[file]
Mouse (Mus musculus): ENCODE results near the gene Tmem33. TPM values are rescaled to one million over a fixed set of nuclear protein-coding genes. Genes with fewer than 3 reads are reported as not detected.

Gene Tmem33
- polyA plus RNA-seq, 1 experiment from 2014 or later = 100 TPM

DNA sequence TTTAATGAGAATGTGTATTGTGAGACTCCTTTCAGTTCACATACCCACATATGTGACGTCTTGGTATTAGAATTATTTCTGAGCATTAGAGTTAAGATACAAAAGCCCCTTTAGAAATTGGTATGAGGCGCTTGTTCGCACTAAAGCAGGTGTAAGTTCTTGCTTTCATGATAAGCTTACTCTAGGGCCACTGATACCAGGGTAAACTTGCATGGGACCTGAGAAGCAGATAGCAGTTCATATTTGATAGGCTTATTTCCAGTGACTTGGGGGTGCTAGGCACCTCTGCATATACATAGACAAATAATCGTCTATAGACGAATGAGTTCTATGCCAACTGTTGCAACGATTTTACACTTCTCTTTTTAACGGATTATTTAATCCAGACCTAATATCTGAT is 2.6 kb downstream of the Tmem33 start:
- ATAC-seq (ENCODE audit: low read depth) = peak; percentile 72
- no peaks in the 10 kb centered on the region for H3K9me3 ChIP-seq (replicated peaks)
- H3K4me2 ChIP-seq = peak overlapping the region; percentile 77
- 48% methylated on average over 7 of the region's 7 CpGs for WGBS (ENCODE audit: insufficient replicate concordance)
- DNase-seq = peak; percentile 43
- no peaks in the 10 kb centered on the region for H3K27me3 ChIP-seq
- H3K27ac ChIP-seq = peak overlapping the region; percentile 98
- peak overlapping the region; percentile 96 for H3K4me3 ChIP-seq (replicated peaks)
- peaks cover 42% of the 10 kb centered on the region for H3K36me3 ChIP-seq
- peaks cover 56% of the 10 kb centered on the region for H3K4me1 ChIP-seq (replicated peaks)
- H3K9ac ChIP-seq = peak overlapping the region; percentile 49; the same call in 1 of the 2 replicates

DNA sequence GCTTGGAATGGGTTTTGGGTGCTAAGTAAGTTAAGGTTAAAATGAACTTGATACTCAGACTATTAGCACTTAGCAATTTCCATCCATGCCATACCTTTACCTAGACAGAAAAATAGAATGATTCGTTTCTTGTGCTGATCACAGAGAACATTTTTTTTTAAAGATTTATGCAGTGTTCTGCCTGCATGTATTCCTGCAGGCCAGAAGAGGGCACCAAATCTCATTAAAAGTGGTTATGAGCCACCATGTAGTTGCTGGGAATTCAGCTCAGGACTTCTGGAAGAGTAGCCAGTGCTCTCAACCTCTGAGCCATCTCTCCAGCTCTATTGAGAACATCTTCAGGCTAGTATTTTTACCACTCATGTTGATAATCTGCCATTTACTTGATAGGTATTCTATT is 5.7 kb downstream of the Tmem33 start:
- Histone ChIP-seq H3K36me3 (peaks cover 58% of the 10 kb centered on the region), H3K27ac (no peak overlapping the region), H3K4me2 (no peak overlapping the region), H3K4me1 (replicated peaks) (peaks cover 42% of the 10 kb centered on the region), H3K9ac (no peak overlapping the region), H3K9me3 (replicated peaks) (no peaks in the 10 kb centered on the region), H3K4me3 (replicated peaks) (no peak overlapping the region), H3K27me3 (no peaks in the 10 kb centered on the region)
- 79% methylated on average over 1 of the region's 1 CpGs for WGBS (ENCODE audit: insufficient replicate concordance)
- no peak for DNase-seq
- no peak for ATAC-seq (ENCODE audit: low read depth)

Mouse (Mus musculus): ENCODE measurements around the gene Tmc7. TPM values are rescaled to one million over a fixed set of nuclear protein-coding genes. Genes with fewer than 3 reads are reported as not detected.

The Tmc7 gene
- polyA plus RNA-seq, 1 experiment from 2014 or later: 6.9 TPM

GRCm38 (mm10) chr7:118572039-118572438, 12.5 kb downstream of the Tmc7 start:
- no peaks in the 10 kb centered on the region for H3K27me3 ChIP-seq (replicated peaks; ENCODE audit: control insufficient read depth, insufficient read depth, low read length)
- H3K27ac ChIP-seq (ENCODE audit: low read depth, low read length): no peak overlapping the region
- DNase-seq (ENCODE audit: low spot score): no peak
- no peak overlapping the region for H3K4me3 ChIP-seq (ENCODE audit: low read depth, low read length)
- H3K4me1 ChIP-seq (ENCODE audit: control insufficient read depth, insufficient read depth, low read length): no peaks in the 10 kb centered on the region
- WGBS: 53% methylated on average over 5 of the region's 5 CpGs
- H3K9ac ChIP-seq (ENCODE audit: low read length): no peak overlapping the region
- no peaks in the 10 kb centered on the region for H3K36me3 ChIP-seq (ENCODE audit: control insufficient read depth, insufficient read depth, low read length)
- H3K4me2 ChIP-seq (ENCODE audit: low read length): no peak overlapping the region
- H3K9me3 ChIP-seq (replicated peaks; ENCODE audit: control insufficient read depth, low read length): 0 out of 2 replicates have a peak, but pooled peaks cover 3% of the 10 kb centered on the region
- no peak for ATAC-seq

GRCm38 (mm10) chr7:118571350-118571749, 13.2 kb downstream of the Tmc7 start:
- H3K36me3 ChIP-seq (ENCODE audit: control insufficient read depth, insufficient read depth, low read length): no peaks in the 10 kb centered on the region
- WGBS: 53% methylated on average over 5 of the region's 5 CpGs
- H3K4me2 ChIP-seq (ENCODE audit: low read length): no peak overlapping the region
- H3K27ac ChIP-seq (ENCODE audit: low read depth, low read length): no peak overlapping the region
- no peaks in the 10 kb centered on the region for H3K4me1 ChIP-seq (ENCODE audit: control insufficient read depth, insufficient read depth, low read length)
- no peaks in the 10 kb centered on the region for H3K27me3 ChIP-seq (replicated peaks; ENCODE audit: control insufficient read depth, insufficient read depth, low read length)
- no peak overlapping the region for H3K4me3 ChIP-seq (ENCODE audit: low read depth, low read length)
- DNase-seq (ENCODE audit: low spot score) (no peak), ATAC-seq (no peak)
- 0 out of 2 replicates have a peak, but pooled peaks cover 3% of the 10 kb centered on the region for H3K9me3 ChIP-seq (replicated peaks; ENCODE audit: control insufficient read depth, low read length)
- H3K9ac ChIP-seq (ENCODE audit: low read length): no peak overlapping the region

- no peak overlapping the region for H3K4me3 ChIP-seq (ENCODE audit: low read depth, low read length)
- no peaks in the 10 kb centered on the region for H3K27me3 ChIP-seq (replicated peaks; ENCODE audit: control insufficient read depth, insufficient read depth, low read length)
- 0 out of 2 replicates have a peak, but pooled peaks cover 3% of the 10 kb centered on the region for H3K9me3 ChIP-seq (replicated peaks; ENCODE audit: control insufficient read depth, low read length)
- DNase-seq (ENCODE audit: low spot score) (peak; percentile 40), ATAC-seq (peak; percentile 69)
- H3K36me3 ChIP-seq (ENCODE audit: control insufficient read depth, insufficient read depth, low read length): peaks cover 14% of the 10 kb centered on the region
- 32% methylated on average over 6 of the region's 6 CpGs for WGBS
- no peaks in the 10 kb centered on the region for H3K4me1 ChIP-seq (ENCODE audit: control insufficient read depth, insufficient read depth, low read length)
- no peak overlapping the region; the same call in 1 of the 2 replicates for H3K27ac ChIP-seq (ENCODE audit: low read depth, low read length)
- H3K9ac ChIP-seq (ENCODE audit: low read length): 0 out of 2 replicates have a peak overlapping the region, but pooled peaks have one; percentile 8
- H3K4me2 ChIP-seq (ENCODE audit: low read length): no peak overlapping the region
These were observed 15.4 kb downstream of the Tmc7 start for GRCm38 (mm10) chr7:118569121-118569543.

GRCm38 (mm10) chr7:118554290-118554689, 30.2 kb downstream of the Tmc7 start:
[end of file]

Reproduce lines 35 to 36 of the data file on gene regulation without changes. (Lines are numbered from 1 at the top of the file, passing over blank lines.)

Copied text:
- no peak for ATAC-seq

GRCm38 (mm10) chr7:118571350-118571749, 13.2 kb downstream of the Tmc7 start: